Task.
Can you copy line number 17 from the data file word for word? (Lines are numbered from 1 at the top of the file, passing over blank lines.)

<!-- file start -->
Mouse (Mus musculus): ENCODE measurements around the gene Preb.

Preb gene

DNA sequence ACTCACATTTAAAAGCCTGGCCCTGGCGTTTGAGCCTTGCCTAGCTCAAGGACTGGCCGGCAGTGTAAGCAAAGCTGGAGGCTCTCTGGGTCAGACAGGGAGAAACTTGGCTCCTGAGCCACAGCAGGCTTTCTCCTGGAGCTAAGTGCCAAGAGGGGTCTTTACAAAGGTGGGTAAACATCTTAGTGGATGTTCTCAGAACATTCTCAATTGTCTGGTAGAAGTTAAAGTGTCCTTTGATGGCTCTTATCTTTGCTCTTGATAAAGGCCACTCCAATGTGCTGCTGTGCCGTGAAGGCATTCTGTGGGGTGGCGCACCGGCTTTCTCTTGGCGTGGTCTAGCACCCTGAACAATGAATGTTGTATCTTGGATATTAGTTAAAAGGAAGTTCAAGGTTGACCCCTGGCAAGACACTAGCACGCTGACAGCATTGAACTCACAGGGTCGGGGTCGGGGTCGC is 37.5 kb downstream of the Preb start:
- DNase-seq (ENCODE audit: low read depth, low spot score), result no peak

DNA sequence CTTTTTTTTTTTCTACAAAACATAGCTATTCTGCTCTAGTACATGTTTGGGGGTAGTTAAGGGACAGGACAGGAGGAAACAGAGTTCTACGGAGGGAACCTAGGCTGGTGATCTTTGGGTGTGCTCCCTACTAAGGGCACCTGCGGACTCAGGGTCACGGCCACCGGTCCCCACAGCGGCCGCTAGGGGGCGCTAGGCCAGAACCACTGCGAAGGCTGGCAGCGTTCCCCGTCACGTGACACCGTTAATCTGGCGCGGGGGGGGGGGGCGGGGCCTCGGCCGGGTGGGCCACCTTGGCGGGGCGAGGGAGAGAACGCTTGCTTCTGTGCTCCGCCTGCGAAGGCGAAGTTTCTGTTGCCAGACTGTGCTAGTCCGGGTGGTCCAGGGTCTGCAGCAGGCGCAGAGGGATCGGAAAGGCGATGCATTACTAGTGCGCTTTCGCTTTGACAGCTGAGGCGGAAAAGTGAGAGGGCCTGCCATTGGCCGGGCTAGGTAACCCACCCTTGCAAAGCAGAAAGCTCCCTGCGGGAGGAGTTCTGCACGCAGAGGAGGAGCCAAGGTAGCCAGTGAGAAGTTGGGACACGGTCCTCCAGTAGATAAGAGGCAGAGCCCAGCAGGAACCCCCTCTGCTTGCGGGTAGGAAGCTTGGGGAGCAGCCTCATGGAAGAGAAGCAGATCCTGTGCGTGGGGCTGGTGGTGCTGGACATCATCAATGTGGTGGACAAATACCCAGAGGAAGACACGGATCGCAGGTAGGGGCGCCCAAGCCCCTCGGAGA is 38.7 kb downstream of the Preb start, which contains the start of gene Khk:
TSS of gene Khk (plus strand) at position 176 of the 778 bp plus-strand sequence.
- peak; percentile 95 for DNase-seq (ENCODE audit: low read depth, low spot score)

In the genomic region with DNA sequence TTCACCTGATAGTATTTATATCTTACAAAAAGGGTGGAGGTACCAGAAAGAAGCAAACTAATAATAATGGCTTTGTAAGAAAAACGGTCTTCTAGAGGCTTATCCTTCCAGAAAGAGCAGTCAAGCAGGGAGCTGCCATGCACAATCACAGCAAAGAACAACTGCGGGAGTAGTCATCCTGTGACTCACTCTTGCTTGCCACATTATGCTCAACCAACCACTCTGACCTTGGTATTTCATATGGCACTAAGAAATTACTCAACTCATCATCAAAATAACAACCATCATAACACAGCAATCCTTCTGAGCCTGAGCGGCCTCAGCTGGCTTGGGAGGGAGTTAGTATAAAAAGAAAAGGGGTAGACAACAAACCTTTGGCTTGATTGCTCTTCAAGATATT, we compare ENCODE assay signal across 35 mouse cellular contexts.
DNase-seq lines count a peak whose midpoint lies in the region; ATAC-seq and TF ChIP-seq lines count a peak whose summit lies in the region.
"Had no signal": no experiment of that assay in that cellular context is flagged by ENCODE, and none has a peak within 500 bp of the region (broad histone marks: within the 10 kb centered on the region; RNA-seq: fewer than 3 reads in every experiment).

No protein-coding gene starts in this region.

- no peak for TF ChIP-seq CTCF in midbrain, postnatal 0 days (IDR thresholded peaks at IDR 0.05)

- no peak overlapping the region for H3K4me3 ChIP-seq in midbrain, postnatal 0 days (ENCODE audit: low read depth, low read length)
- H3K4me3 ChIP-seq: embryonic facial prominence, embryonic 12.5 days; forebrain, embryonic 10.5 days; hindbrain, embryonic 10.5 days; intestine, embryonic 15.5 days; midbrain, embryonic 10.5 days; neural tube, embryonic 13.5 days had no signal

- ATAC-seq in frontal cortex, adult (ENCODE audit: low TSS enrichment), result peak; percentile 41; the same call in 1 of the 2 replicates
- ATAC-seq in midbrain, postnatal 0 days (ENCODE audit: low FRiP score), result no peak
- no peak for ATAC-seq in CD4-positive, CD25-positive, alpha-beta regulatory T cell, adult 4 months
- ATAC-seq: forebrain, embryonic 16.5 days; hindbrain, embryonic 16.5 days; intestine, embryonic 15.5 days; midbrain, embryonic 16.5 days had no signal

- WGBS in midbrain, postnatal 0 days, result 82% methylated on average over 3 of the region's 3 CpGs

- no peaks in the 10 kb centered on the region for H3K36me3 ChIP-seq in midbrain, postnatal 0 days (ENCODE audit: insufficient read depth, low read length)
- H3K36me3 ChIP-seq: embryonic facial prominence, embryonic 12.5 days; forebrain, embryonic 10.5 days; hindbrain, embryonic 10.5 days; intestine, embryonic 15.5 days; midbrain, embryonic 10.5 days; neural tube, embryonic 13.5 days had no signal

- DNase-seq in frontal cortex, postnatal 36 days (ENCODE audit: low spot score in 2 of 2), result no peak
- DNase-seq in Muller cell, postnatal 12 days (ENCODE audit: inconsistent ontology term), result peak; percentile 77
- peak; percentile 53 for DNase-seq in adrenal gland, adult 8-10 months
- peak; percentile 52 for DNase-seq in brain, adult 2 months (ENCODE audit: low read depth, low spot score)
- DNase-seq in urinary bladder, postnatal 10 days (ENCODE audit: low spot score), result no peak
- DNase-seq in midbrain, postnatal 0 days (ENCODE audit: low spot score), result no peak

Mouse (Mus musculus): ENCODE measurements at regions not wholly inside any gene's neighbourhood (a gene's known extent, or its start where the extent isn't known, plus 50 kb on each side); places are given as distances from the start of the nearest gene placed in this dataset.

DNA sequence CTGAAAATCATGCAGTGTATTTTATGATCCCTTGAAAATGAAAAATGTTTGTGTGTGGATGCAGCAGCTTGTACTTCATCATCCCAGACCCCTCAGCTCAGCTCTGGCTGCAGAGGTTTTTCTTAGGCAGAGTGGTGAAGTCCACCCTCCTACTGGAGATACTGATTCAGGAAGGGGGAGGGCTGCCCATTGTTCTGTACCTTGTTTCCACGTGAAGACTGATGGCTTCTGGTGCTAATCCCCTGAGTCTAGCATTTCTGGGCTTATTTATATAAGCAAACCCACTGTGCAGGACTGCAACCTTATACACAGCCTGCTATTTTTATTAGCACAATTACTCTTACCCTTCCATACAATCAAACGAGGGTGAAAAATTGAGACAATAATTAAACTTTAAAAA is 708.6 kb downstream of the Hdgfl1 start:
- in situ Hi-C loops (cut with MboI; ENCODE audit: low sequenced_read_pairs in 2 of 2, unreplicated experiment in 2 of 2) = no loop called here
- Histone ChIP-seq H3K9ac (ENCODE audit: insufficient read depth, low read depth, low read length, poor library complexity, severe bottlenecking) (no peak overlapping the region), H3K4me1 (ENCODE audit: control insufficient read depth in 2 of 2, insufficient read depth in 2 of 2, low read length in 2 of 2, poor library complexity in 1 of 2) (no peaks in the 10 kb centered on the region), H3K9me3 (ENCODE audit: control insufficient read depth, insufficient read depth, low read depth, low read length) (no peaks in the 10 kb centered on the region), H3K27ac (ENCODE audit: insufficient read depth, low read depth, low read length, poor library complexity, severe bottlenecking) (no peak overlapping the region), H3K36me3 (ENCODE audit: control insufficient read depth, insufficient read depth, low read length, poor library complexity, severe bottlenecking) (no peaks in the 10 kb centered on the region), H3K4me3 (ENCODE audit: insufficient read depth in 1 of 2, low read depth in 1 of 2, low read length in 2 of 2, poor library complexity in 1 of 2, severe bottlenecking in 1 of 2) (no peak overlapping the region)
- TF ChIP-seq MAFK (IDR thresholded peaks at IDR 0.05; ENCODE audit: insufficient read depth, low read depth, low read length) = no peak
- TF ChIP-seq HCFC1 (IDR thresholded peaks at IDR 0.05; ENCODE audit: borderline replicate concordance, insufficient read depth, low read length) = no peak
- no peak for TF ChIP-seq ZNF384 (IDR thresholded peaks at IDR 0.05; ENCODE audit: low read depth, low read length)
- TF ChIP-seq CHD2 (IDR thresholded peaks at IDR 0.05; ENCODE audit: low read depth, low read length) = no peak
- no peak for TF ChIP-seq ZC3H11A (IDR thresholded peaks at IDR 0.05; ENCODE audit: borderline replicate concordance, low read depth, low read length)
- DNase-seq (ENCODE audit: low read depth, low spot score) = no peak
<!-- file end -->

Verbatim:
- no peak for ATAC-seq in CD4-positive, CD25-positive, alpha-beta regulatory T cell, adult 4 months